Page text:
It is an enduring mystery how French President Emmanuel Macron can simultaneously be such an insightful and articulate political analyst and such a ham-fisted politician. Whatever the explanation, he never fails to deliver on both counts.
The most recent example is Macron’s interview with The Economist on what is ailing NATO and the European Union, and how Europe got into its current predicament. If Macron were simply a university professor or international affairs analyst, the interview would be an informative read. Because he is the president of France, it has already created one diplomatic incident with a non-EU government and generated anxiety and alarm among his EU partners across the continent.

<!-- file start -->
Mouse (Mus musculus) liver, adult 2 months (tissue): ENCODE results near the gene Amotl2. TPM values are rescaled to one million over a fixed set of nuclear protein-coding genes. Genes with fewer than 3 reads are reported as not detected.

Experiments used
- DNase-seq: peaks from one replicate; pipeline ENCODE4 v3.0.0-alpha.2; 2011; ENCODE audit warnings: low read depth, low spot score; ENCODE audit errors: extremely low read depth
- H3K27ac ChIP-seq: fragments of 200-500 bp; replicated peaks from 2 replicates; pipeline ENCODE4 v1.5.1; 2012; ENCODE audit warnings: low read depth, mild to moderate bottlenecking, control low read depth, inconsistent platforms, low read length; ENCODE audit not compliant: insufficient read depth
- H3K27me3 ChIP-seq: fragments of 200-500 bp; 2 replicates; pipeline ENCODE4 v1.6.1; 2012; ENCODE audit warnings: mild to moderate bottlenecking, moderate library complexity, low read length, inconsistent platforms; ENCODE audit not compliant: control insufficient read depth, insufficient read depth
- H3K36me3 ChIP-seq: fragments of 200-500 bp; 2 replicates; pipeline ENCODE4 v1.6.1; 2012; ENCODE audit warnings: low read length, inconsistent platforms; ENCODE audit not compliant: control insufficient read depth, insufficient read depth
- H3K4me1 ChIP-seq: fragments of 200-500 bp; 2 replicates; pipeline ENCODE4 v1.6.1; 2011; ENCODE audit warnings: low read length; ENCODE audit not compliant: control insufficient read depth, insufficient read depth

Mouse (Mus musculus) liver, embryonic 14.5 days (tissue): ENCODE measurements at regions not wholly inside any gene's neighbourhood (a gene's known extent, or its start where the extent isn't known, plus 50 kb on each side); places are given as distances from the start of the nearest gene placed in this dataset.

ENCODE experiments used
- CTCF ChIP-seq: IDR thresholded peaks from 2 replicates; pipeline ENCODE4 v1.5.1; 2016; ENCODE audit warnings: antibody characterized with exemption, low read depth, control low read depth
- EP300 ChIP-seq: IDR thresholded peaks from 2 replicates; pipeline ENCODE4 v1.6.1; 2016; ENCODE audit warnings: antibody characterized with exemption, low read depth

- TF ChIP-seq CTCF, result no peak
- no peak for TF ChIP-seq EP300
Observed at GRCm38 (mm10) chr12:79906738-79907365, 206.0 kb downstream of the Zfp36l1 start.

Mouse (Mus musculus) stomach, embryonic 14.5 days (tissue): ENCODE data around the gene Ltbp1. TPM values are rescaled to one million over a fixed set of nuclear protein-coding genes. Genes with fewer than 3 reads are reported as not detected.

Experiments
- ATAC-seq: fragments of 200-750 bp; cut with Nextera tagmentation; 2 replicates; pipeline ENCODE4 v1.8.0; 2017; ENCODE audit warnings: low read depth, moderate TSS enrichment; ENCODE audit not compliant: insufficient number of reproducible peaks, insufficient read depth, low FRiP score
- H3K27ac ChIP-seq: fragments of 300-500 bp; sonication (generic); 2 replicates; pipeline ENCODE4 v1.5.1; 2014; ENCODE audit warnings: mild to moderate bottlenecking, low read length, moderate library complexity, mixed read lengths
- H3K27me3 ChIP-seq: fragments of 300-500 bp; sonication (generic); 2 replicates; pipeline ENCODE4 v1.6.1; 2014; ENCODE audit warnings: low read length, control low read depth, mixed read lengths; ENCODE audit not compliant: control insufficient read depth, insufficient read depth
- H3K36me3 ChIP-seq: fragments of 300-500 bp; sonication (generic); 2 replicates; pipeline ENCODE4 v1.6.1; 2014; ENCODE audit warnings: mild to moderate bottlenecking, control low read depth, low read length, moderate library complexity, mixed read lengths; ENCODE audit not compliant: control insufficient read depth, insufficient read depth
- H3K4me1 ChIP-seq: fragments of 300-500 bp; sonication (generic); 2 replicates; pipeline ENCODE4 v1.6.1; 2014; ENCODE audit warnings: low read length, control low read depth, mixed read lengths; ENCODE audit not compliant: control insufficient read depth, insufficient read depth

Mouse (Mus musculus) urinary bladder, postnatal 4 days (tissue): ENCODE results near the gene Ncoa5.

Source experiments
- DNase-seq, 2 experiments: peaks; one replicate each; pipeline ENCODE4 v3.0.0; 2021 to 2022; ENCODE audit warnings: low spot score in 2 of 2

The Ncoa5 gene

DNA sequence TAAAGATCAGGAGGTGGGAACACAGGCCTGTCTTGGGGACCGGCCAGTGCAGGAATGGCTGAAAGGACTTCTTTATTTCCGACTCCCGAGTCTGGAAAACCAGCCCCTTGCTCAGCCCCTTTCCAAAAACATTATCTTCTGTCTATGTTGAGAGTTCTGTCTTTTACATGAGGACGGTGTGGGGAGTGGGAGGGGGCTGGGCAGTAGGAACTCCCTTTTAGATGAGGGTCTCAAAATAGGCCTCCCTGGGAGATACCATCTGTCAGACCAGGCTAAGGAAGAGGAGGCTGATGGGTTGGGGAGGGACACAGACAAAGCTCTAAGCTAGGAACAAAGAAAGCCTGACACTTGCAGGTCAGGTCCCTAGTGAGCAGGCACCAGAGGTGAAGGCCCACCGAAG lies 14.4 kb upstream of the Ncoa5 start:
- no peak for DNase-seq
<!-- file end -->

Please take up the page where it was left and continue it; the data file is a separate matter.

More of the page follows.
In the interview, Macron offers a straight-talking, no-holds-barred assessment of Europe’s failure to adequately measure and respond to the dramatic changes in direction that international politics have taken over the past 20 years. In style, it bears a resemblance to then-U.S. President Barack Obama’s interview with The Atlantic’s Jeffrey Goldberg in April 2016, in which Obama expounded on the broad trends driving the evolution of global affairs, called out U.S. allies in Europe and the Middle East as “free riders,” and expressed his disdain for the Washington foreign policy establishment.